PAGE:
That may be Wikipedia, but it doesn't match standard usage. In neither Norway nor Sweden are the means of production owned by the state...except for some of them, and that's true in the US, too. (E.g., the state owns the Hoover Dam, which is definitely a "means of production".)
And in almost EVERY nation "some sectors of an economy " are "run in a socialist manner, while others" are "run in a capitalist way". Including the US, Britain, France, Germany, China, Russia, etc.
Yes, I am claiming that in every state to the extent that social services are supplied by the state, that state is socialist. And it is not one dimensional. Some states cover some areas, other states cover other areas. A few just leave you to die if you can't make it on your own.
Sample areas of coverage:
1) unemployment coverage.
2) minimal housing
3) minimal heat supply
4) minimal food supply
5) clean air
6) clean water
etc. I notice that I left out health care, but it's just one of many areas I left out. I also, e.g., left out public defenders, police protection, emergency rescue, and many others. Note that every one I've explicitly mentioned is provided, at least to an extent, by the US govt. (sometimes indirectly).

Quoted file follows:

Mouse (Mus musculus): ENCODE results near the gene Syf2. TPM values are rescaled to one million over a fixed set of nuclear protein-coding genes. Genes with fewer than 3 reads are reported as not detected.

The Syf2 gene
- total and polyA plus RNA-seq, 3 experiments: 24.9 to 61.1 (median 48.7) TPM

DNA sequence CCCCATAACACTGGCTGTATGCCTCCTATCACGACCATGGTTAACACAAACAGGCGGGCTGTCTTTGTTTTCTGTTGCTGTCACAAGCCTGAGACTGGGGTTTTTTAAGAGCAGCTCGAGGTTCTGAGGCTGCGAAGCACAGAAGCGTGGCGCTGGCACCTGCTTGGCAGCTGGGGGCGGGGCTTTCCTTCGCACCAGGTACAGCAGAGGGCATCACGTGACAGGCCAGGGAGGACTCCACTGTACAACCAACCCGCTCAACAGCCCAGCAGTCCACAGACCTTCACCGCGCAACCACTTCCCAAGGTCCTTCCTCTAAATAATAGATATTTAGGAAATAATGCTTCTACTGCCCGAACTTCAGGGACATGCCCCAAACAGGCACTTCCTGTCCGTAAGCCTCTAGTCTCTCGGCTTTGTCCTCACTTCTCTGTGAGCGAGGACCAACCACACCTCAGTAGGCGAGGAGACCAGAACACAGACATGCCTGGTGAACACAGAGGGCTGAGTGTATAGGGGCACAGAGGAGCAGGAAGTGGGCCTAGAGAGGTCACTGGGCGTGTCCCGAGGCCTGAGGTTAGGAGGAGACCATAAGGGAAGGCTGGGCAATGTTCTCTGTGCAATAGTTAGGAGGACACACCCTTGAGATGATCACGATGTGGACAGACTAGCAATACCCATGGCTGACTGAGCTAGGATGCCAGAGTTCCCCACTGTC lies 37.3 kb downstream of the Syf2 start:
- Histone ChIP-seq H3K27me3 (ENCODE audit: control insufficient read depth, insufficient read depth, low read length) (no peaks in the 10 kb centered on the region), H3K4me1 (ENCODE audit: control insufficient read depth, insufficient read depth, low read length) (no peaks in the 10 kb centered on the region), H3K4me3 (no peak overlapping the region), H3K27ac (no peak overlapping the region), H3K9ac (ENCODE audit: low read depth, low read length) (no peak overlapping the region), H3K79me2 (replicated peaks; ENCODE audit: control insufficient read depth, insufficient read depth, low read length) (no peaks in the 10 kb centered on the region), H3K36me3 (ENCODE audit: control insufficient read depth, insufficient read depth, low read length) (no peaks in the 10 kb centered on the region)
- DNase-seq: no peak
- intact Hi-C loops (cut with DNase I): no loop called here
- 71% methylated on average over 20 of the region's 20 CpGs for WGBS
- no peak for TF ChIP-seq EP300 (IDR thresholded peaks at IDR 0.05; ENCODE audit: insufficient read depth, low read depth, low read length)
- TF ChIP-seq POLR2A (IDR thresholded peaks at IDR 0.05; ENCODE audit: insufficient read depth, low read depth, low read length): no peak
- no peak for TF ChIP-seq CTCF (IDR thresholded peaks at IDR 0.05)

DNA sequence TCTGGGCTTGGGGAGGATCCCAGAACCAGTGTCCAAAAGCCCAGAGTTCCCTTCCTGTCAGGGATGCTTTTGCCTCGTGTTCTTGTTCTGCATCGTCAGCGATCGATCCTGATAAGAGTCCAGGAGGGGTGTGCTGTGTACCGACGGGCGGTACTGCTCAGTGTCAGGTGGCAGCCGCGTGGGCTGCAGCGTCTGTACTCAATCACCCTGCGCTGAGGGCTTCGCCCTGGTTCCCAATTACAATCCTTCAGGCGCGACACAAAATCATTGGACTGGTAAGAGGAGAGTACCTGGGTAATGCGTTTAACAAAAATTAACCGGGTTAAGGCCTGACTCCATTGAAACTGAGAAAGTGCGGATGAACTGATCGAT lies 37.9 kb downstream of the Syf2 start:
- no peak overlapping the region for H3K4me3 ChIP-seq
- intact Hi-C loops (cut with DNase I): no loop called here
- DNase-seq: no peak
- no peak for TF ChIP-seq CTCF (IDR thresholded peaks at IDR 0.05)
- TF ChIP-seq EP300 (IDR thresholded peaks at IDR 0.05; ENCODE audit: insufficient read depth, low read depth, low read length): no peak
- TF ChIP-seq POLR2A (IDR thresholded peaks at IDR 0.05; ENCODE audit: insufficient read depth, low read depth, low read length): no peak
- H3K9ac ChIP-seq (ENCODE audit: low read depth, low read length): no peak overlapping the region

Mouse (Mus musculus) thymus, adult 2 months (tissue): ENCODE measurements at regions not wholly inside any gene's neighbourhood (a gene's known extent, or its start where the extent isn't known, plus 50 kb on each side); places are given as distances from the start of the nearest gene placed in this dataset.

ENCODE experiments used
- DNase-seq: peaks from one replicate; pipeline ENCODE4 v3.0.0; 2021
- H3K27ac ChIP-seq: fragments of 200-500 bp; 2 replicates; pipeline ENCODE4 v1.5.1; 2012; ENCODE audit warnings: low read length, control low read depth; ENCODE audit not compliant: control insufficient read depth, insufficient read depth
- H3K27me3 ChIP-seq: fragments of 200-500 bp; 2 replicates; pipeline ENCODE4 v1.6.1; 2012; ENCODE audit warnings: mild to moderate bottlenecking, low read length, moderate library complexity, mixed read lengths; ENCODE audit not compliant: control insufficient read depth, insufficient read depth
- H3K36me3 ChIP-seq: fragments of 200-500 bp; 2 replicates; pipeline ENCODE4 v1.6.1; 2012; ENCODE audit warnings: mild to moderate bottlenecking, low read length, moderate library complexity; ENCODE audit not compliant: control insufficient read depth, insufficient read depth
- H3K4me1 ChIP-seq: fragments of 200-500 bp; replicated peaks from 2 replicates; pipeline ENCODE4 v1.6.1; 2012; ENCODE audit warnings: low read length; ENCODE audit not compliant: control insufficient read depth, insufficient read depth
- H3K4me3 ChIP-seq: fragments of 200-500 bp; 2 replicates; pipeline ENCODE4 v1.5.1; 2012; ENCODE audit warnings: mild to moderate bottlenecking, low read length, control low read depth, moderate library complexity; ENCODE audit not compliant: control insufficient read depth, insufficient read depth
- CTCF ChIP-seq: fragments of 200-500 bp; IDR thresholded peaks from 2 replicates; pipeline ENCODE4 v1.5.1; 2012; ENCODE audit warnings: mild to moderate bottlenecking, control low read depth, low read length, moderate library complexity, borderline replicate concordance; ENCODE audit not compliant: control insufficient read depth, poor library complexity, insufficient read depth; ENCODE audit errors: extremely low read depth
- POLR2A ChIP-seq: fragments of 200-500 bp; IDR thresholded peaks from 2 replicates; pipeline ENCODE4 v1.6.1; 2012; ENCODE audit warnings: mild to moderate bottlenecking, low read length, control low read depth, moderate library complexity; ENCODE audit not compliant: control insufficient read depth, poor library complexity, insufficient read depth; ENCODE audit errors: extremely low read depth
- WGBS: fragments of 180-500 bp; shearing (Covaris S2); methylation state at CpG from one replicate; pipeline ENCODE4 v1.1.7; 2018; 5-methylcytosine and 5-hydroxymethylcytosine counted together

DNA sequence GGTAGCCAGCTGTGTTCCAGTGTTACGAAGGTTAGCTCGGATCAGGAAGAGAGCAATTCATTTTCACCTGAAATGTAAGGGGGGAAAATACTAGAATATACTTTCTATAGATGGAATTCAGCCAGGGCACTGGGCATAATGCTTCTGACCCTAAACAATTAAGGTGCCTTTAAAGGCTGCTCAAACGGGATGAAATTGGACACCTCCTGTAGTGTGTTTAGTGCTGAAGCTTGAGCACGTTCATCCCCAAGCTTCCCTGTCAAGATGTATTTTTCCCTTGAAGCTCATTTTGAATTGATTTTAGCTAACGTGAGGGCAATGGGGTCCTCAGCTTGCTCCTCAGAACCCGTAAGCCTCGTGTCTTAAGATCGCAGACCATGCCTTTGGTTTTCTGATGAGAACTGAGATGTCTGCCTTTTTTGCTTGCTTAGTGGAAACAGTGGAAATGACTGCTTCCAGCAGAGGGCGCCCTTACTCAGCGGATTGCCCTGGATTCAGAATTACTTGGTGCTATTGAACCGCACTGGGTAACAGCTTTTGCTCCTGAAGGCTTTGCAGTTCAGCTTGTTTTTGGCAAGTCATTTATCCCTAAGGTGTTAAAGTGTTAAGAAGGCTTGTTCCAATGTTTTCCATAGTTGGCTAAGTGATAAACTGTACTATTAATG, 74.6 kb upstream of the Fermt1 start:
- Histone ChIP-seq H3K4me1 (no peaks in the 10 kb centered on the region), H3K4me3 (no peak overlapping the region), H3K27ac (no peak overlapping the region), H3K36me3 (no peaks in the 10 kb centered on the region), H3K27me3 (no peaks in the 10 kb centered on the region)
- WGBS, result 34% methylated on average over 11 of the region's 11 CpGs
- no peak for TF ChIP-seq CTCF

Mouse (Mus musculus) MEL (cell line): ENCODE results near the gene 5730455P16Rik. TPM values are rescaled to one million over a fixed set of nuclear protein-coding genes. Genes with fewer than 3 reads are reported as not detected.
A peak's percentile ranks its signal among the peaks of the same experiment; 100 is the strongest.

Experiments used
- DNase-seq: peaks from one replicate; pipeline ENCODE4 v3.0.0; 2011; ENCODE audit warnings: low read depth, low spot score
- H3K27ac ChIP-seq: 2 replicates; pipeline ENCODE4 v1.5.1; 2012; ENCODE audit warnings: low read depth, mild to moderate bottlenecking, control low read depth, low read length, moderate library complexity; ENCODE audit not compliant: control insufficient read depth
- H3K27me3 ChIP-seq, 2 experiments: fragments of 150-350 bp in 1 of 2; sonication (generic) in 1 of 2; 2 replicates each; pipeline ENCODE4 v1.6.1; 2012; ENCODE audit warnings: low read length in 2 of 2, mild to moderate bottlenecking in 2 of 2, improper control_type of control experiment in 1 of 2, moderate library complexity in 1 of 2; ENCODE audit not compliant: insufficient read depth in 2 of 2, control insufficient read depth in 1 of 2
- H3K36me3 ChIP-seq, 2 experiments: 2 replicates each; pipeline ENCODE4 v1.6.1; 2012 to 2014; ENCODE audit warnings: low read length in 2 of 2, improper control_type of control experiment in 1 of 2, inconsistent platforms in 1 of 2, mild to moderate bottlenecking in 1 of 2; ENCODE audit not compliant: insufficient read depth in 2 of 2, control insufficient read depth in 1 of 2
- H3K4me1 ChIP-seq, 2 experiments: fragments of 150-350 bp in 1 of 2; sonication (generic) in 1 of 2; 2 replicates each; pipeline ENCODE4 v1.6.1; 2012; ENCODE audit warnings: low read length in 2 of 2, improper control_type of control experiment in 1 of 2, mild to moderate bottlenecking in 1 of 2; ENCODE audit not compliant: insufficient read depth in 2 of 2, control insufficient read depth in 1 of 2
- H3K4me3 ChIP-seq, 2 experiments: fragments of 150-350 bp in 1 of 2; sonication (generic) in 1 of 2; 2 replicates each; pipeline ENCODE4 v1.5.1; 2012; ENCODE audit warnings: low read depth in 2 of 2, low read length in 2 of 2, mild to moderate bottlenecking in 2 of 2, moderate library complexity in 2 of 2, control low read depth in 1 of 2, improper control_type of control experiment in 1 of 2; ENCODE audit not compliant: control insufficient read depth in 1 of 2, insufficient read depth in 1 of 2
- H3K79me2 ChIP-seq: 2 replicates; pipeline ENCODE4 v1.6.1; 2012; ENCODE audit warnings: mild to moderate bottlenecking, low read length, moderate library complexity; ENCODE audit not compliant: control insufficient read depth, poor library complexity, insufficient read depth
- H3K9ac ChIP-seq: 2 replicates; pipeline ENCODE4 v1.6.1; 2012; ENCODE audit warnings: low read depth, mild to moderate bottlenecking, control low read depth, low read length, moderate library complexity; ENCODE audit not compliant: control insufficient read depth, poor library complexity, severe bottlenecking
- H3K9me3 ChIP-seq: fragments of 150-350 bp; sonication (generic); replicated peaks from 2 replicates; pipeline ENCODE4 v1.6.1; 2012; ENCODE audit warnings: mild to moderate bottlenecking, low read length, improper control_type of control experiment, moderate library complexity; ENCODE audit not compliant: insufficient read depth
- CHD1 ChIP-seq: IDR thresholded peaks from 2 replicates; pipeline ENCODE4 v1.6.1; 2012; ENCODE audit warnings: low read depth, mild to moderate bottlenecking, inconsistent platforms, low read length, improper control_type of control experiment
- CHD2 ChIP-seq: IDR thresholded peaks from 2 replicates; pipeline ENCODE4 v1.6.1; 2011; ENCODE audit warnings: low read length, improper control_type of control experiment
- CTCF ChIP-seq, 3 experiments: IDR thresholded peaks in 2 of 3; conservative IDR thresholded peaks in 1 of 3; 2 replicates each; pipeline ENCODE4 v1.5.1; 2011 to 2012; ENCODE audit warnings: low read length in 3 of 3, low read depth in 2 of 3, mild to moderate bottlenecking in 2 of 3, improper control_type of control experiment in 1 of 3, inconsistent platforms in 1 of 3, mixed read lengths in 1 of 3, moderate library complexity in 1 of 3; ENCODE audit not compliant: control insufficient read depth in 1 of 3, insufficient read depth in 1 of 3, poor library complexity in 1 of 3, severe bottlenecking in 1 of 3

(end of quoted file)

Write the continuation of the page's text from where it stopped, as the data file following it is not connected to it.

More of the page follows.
I would also disagree with your definiton of capitalism, though that's certainly a lot closer to being accurate. I think Adam Smith might agree with your definition, but to me the ownership is irrelevant. What's relevant is control and personal reward. Thus to me it would make no difference whether the stock in a corporation were owned by private groups or by a collection of states...what matters is that the control is vested in an individual who is not the representative of a government, and is at most an indirect agent of one. (Adam Smith didn't consider such scenarios, because he disliked corporations, though he did admit that they were occasionally needed...e.g., it would have been difficult to come to another means of dealing with the situation handled by "The Lord Mayor and Corporation of London".)